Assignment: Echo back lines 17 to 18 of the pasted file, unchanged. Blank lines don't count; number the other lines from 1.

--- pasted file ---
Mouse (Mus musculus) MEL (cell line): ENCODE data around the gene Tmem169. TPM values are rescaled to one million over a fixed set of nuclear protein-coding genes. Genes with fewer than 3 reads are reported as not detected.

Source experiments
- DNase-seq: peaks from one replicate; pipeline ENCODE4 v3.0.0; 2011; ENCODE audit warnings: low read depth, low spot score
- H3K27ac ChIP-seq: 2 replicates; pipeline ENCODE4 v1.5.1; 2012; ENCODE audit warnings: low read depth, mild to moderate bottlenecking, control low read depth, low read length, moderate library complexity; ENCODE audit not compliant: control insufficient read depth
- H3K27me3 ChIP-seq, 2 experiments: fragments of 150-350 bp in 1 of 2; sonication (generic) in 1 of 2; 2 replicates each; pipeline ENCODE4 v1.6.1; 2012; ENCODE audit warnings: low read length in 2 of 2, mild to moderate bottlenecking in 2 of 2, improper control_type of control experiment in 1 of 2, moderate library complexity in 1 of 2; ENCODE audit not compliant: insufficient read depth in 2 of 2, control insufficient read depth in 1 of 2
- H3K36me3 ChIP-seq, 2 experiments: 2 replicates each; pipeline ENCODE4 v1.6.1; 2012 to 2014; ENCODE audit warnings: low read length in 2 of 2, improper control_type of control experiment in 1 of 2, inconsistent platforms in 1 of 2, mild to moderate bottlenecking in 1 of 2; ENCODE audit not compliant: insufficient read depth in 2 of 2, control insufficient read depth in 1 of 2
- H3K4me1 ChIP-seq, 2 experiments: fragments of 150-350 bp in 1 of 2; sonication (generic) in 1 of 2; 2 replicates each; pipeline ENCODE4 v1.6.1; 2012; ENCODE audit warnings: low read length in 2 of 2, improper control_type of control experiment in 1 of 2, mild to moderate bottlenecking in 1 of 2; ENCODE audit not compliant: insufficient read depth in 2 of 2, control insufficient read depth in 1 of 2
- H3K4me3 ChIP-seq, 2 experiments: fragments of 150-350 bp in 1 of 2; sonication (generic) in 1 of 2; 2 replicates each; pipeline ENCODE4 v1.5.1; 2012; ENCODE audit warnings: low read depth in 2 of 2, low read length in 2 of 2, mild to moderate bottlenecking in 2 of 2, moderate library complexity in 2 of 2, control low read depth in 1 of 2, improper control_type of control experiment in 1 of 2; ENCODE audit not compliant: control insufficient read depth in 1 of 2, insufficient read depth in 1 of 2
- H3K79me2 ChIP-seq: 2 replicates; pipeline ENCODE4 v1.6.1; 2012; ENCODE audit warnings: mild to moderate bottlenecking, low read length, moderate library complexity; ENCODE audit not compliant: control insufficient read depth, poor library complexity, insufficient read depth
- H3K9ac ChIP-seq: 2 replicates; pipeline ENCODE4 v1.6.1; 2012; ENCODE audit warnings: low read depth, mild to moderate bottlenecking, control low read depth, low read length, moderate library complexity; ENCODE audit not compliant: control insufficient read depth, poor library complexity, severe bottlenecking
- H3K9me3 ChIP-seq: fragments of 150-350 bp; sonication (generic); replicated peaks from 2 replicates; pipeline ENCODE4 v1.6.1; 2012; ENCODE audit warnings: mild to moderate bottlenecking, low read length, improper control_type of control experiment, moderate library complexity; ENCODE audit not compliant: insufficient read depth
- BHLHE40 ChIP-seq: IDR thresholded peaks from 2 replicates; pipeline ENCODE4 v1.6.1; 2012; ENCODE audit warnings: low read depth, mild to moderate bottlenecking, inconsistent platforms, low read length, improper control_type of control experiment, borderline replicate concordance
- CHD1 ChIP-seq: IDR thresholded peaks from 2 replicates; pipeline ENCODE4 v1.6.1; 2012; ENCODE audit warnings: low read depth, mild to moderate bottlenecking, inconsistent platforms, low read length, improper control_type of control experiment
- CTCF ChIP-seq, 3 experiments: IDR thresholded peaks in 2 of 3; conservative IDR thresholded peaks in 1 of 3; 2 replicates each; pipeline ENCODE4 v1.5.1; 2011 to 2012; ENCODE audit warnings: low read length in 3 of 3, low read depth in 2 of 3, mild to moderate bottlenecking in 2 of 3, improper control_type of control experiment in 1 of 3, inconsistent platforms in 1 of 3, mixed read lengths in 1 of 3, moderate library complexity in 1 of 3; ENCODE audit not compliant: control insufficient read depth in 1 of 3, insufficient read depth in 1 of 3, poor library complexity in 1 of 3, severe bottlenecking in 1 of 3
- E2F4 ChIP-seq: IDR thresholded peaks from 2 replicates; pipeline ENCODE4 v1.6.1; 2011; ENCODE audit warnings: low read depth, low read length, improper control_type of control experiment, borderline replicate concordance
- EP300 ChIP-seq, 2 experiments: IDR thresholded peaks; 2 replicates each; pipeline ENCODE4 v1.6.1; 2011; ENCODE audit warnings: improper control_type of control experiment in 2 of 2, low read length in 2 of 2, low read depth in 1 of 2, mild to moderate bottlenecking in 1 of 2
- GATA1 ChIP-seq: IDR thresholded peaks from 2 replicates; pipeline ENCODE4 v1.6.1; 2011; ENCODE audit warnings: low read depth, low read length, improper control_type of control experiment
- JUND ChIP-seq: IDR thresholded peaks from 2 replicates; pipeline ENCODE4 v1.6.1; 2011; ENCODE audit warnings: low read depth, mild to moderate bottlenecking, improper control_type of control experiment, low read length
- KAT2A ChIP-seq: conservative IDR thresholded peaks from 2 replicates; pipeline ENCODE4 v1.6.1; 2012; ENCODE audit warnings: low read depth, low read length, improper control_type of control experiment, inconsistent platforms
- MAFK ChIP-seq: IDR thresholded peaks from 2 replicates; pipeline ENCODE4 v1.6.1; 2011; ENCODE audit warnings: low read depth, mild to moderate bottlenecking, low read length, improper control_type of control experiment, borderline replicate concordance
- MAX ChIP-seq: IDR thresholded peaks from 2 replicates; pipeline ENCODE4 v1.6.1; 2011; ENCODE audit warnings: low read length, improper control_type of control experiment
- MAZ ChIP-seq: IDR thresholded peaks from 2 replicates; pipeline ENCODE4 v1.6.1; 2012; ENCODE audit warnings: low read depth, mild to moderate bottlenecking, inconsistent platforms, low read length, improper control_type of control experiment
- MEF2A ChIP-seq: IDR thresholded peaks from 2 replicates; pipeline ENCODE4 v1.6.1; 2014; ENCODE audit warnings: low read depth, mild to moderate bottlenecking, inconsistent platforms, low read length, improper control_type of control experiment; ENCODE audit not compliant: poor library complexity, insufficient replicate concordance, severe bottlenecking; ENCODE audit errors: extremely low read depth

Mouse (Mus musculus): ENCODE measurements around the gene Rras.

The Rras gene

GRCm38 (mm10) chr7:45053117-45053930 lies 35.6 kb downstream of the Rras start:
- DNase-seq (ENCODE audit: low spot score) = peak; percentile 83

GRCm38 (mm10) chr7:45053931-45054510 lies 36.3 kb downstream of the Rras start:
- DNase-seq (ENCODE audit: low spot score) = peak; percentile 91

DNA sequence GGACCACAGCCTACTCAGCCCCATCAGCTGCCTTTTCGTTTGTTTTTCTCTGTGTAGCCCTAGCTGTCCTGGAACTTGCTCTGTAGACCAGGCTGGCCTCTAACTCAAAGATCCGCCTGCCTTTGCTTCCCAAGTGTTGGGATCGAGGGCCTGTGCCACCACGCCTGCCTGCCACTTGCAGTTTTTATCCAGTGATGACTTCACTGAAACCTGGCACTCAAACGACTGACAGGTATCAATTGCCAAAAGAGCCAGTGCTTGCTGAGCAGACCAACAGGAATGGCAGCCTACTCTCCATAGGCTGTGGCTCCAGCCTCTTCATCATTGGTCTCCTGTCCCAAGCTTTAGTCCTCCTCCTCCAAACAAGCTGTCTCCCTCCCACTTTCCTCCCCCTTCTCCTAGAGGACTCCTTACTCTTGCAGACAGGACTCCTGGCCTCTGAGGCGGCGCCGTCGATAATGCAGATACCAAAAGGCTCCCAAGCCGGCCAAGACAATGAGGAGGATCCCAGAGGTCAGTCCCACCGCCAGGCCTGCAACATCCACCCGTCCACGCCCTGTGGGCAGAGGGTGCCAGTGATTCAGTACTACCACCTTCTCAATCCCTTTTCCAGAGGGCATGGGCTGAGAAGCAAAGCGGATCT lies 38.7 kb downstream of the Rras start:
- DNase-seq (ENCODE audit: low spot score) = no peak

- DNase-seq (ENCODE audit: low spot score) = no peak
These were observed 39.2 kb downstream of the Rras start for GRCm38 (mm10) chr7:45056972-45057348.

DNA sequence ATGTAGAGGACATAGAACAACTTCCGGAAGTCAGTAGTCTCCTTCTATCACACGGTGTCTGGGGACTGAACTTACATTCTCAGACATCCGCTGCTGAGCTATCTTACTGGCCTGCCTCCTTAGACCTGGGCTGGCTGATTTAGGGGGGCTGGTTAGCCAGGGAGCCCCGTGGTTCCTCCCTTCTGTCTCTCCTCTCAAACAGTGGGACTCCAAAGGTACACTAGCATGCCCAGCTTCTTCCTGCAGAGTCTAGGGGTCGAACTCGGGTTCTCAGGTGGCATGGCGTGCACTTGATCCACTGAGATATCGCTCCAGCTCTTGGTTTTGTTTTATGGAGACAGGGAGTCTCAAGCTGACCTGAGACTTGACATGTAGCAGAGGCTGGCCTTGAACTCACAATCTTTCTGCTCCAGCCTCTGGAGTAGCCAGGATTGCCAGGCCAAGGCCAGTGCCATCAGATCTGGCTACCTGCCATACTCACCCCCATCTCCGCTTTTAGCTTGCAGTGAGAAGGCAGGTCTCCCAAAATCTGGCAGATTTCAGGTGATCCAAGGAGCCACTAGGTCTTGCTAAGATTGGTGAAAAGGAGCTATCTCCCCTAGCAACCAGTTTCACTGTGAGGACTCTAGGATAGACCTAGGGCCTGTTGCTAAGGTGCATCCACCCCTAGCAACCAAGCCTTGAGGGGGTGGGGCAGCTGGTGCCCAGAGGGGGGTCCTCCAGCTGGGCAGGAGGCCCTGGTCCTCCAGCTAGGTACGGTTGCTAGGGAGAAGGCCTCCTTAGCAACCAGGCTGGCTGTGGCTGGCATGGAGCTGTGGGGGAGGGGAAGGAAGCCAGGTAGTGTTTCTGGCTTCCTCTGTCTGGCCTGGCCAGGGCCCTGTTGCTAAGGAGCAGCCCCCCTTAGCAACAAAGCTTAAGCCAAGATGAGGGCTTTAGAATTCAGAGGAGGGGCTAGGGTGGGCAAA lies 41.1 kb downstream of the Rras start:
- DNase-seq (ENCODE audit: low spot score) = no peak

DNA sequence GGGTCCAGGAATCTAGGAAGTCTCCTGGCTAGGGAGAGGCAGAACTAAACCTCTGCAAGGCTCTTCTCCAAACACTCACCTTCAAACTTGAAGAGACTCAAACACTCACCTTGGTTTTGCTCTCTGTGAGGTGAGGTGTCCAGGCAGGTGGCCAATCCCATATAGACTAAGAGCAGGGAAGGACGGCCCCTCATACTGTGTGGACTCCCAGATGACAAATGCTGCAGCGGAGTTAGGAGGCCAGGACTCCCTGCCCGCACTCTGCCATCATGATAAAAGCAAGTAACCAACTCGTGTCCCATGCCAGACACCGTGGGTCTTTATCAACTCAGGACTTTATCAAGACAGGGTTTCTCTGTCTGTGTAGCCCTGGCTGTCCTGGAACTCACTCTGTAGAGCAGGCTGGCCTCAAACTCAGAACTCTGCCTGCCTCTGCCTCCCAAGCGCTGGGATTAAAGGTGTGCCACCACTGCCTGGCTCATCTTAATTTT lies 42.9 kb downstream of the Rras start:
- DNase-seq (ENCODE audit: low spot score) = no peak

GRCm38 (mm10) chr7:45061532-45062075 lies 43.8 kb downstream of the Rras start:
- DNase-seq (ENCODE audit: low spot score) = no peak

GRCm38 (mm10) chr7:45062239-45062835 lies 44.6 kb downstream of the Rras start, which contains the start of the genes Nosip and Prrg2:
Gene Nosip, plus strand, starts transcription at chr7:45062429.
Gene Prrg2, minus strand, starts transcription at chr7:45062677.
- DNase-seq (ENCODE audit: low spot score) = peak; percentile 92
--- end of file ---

- GATA1 ChIP-seq: IDR thresholded peaks from 2 replicates; pipeline ENCODE4 v1.6.1; 2011; ENCODE audit warnings: low read depth, low read length, improper control_type of control experiment
- JUND ChIP-seq: IDR thresholded peaks from 2 replicates; pipeline ENCODE4 v1.6.1; 2011; ENCODE audit warnings: low read depth, mild to moderate bottlenecking, improper control_type of control experiment, low read length